Tuesday, January 29, 2008

I have been hearing about for about two months now. A couple of the podcasts I have been listening too mentioned it. I even received a couple invites in my email. I finally took a look at Disfriends and set up my page. Up until now I have been able to stay away from MySpace and other sites like that. But this is a little bit more of a specific site looking for people who really enjoy all things Disney, so I joined up. This is a very fun site. There are a lot of people from the Disney Online Community that have joined up also. You can share stories and pictures and meet up with people from all the various Disney based message boards online. So, take a trip over to and set yourself up.

Monday, January 28, 2008

The Mouse Lounge Podcast

The Mouse Lounge podcast has been around for a while. "With Mouse Lounge Martini in hand", Gary Chambers puts out his Mouse Lounge podcast each week. He is a very knowledgeable host who puts a lot into his podcast. If you listen to Disney Podcasts, you find that there are a couple of categories that a Disney Podcast can fall into. The first type of podcast are your Park Experience podcasts. These are the guys that tell you everything you wanted to know about a trip to a Disney Park. Another type of Disney Podcasts are the ones that cover Disney movies and history. The third type does it all. Gary’s Mouse Lounge podcast falls into that third category. His show gives you audio of attraction ride-throughs, Disney History and great commentary. His most recent show, #30, is a perfect example of what you can expect from this podcast. After he talks about the current news, Gary then has a recording from the Jan 18, 2008 opening of the re-mastered of Disney’s 101 Dalmatians from the El Capitan Theatre in Hollywood Ca. What is special about this recording is the Leonard Maltin lead panel discussion before the movie started. Other panel members are Alice Davis, Eric Goldberg, Lisa Davis, and Blaine Gibson. Next he has a ride through of the Figment attraction from Epcot. Then Gary has put together a couple of audio clips of Walt Disney talking about money and how he earned it as a young man and the early years of the company. He finshes with a couple versions of the song Cruela Deville.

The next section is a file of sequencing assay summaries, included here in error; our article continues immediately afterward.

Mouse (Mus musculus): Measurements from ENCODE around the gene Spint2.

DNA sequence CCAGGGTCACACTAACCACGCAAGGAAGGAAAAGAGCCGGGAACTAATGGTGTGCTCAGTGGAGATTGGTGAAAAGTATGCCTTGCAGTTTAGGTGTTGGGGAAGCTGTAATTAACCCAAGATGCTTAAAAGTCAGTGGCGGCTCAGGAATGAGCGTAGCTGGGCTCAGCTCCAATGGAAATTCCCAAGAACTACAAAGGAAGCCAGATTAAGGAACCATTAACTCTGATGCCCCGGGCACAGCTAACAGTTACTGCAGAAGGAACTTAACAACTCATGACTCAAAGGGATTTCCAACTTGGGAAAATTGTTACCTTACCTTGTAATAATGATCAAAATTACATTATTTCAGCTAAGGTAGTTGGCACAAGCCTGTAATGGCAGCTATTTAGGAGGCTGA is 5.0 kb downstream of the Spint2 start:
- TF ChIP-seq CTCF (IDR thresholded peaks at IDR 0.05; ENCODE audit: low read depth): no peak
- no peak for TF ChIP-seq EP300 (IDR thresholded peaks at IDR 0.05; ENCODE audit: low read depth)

Gary put’s out a great podcast. I hope he continues in this endeavor for all of our benefits. So if you have any interest in The Walt Disney properties whether park or film, please check out Gary Chambers at the Mouse Lounge. Martinis are optional!

Sunday, January 13, 2008

The history lesson continues...

One of the projects I have been working on for the last 5-6 months has been as a digitizer. Basically what this means is that I receive hand typed interviews in the mail and then scan them into my computer to make them available in Word document format. Sounds pretty boring, right? Not when you consider the material I am scanning. They are interviews of family members and employees(friends) of Walt Disney.